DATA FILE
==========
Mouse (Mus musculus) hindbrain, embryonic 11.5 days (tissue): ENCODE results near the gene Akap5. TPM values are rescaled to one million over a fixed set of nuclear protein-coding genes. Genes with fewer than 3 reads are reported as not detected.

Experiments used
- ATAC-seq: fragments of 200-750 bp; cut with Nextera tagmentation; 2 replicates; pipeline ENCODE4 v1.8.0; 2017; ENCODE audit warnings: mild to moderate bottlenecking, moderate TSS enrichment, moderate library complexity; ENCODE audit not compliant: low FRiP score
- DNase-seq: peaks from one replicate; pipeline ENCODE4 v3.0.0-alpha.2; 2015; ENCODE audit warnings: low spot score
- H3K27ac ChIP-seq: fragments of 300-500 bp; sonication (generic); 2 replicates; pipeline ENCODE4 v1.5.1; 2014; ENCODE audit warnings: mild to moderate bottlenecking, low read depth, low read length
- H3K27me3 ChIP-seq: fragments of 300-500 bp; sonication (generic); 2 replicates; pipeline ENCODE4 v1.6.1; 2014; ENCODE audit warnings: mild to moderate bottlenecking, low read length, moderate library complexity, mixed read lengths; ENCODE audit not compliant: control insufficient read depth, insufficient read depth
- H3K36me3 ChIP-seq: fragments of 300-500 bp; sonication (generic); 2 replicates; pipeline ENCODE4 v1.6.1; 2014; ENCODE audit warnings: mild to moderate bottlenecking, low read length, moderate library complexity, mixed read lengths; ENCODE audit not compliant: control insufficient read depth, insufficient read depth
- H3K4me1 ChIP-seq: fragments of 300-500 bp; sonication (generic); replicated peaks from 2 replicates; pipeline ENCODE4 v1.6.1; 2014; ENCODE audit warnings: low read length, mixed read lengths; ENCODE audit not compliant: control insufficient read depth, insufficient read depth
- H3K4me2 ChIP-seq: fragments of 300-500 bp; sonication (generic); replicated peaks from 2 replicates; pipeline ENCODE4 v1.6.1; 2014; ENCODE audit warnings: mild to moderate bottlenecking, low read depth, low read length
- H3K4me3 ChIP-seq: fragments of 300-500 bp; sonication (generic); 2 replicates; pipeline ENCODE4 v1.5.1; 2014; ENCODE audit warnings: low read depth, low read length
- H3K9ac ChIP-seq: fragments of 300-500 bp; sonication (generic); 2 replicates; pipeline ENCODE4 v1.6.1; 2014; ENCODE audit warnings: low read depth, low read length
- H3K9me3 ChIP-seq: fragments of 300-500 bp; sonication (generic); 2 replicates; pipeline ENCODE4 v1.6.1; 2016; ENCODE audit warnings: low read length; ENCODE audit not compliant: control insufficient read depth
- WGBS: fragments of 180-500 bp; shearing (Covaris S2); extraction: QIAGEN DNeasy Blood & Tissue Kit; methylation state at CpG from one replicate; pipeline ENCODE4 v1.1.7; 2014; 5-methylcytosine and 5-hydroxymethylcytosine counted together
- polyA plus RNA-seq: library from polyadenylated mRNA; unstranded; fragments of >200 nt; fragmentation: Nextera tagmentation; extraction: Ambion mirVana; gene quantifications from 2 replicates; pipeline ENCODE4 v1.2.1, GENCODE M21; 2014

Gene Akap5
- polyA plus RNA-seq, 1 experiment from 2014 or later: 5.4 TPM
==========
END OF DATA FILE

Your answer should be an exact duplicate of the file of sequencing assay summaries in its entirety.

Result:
Mouse (Mus musculus) hindbrain, embryonic 11.5 days (tissue): ENCODE results near the gene Akap5. TPM values are rescaled to one million over a fixed set of nuclear protein-coding genes. Genes with fewer than 3 reads are reported as not detected.

Experiments used
- ATAC-seq: fragments of 200-750 bp; cut with Nextera tagmentation; 2 replicates; pipeline ENCODE4 v1.8.0; 2017; ENCODE audit warnings: mild to moderate bottlenecking, moderate TSS enrichment, moderate library complexity; ENCODE audit not compliant: low FRiP score
- DNase-seq: peaks from one replicate; pipeline ENCODE4 v3.0.0-alpha.2; 2015; ENCODE audit warnings: low spot score
- H3K27ac ChIP-seq: fragments of 300-500 bp; sonication (generic); 2 replicates; pipeline ENCODE4 v1.5.1; 2014; ENCODE audit warnings: mild to moderate bottlenecking, low read depth, low read length
- H3K27me3 ChIP-seq: fragments of 300-500 bp; sonication (generic); 2 replicates; pipeline ENCODE4 v1.6.1; 2014; ENCODE audit warnings: mild to moderate bottlenecking, low read length, moderate library complexity, mixed read lengths; ENCODE audit not compliant: control insufficient read depth, insufficient read depth
- H3K36me3 ChIP-seq: fragments of 300-500 bp; sonication (generic); 2 replicates; pipeline ENCODE4 v1.6.1; 2014; ENCODE audit warnings: mild to moderate bottlenecking, low read length, moderate library complexity, mixed read lengths; ENCODE audit not compliant: control insufficient read depth, insufficient read depth
- H3K4me1 ChIP-seq: fragments of 300-500 bp; sonication (generic); replicated peaks from 2 replicates; pipeline ENCODE4 v1.6.1; 2014; ENCODE audit warnings: low read length, mixed read lengths; ENCODE audit not compliant: control insufficient read depth, insufficient read depth
- H3K4me2 ChIP-seq: fragments of 300-500 bp; sonication (generic); replicated peaks from 2 replicates; pipeline ENCODE4 v1.6.1; 2014; ENCODE audit warnings: mild to moderate bottlenecking, low read depth, low read length
- H3K4me3 ChIP-seq: fragments of 300-500 bp; sonication (generic); 2 replicates; pipeline ENCODE4 v1.5.1; 2014; ENCODE audit warnings: low read depth, low read length
- H3K9ac ChIP-seq: fragments of 300-500 bp; sonication (generic); 2 replicates; pipeline ENCODE4 v1.6.1; 2014; ENCODE audit warnings: low read depth, low read length
- H3K9me3 ChIP-seq: fragments of 300-500 bp; sonication (generic); 2 replicates; pipeline ENCODE4 v1.6.1; 2016; ENCODE audit warnings: low read length; ENCODE audit not compliant: control insufficient read depth
- WGBS: fragments of 180-500 bp; shearing (Covaris S2); extraction: QIAGEN DNeasy Blood & Tissue Kit; methylation state at CpG from one replicate; pipeline ENCODE4 v1.1.7; 2014; 5-methylcytosine and 5-hydroxymethylcytosine counted together
- polyA plus RNA-seq: library from polyadenylated mRNA; unstranded; fragments of >200 nt; fragmentation: Nextera tagmentation; extraction: Ambion mirVana; gene quantifications from 2 replicates; pipeline ENCODE4 v1.2.1, GENCODE M21; 2014

Gene Akap5
- polyA plus RNA-seq, 1 experiment from 2014 or later: 5.4 TPM